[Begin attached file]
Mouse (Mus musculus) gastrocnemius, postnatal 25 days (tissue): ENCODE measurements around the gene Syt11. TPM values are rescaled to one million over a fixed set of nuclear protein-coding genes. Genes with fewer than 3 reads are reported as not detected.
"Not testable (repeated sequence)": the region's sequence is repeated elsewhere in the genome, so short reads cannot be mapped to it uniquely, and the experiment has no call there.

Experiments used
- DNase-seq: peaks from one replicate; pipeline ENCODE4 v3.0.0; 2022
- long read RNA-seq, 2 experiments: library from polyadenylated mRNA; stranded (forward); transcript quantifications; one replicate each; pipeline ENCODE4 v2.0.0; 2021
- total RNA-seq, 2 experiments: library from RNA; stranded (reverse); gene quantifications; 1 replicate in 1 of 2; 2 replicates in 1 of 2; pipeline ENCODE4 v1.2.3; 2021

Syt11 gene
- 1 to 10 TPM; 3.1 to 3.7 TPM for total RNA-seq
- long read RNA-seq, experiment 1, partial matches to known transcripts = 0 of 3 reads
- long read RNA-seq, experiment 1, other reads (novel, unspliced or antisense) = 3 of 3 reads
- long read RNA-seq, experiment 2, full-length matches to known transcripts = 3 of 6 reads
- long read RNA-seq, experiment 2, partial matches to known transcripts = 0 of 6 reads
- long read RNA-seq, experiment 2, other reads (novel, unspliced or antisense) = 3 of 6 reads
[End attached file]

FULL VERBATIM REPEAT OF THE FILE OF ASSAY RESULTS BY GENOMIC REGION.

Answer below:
Mouse (Mus musculus) gastrocnemius, postnatal 25 days (tissue): ENCODE measurements around the gene Syt11. TPM values are rescaled to one million over a fixed set of nuclear protein-coding genes. Genes with fewer than 3 reads are reported as not detected.
"Not testable (repeated sequence)": the region's sequence is repeated elsewhere in the genome, so short reads cannot be mapped to it uniquely, and the experiment has no call there.

Experiments used
- DNase-seq: peaks from one replicate; pipeline ENCODE4 v3.0.0; 2022
- long read RNA-seq, 2 experiments: library from polyadenylated mRNA; stranded (forward); transcript quantifications; one replicate each; pipeline ENCODE4 v2.0.0; 2021
- total RNA-seq, 2 experiments: library from RNA; stranded (reverse); gene quantifications; 1 replicate in 1 of 2; 2 replicates in 1 of 2; pipeline ENCODE4 v1.2.3; 2021

Syt11 gene
- 1 to 10 TPM; 3.1 to 3.7 TPM for total RNA-seq
- long read RNA-seq, experiment 1, partial matches to known transcripts = 0 of 3 reads
- long read RNA-seq, experiment 1, other reads (novel, unspliced or antisense) = 3 of 3 reads
- long read RNA-seq, experiment 2, full-length matches to known transcripts = 3 of 6 reads
- long read RNA-seq, experiment 2, partial matches to known transcripts = 0 of 6 reads
- long read RNA-seq, experiment 2, other reads (novel, unspliced or antisense) = 3 of 6 reads